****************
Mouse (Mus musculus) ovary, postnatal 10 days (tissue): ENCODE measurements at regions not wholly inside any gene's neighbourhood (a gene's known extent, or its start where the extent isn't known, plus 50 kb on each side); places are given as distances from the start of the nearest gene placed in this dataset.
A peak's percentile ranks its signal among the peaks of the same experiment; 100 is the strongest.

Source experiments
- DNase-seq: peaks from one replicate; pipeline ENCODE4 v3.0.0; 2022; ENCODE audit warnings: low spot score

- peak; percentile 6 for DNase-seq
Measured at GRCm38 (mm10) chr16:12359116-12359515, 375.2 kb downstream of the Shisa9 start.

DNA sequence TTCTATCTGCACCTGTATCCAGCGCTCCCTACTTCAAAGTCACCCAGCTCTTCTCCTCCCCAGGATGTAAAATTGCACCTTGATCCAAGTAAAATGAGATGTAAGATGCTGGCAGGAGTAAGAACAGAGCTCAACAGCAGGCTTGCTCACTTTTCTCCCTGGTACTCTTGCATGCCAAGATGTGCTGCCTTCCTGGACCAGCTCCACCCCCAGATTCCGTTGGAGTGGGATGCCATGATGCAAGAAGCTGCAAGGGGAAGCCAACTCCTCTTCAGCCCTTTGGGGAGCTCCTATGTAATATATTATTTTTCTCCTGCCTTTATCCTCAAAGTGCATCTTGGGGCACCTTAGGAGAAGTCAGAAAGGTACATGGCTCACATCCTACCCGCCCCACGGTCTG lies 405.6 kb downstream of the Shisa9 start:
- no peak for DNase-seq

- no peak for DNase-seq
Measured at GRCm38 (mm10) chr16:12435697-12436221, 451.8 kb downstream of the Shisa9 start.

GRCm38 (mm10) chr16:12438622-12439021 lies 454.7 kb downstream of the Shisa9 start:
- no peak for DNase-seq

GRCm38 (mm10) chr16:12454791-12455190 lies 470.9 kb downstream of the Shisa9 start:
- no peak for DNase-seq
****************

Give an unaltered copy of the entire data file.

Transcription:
Mouse (Mus musculus) ovary, postnatal 10 days (tissue): ENCODE measurements at regions not wholly inside any gene's neighbourhood (a gene's known extent, or its start where the extent isn't known, plus 50 kb on each side); places are given as distances from the start of the nearest gene placed in this dataset.
A peak's percentile ranks its signal among the peaks of the same experiment; 100 is the strongest.

Source experiments
- DNase-seq: peaks from one replicate; pipeline ENCODE4 v3.0.0; 2022; ENCODE audit warnings: low spot score

- peak; percentile 6 for DNase-seq
Measured at GRCm38 (mm10) chr16:12359116-12359515, 375.2 kb downstream of the Shisa9 start.

DNA sequence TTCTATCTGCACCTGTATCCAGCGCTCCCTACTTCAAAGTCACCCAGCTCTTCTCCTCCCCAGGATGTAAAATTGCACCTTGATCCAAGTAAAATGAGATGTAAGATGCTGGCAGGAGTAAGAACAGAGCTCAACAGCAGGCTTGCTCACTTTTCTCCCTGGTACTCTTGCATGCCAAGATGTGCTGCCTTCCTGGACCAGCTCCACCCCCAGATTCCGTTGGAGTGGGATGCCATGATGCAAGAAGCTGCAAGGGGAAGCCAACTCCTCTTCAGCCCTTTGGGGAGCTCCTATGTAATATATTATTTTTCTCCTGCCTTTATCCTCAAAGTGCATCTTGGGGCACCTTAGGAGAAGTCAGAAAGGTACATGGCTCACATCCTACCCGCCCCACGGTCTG lies 405.6 kb downstream of the Shisa9 start:
- no peak for DNase-seq

- no peak for DNase-seq
Measured at GRCm38 (mm10) chr16:12435697-12436221, 451.8 kb downstream of the Shisa9 start.

GRCm38 (mm10) chr16:12438622-12439021 lies 454.7 kb downstream of the Shisa9 start:
- no peak for DNase-seq

GRCm38 (mm10) chr16:12454791-12455190 lies 470.9 kb downstream of the Shisa9 start:
- no peak for DNase-seq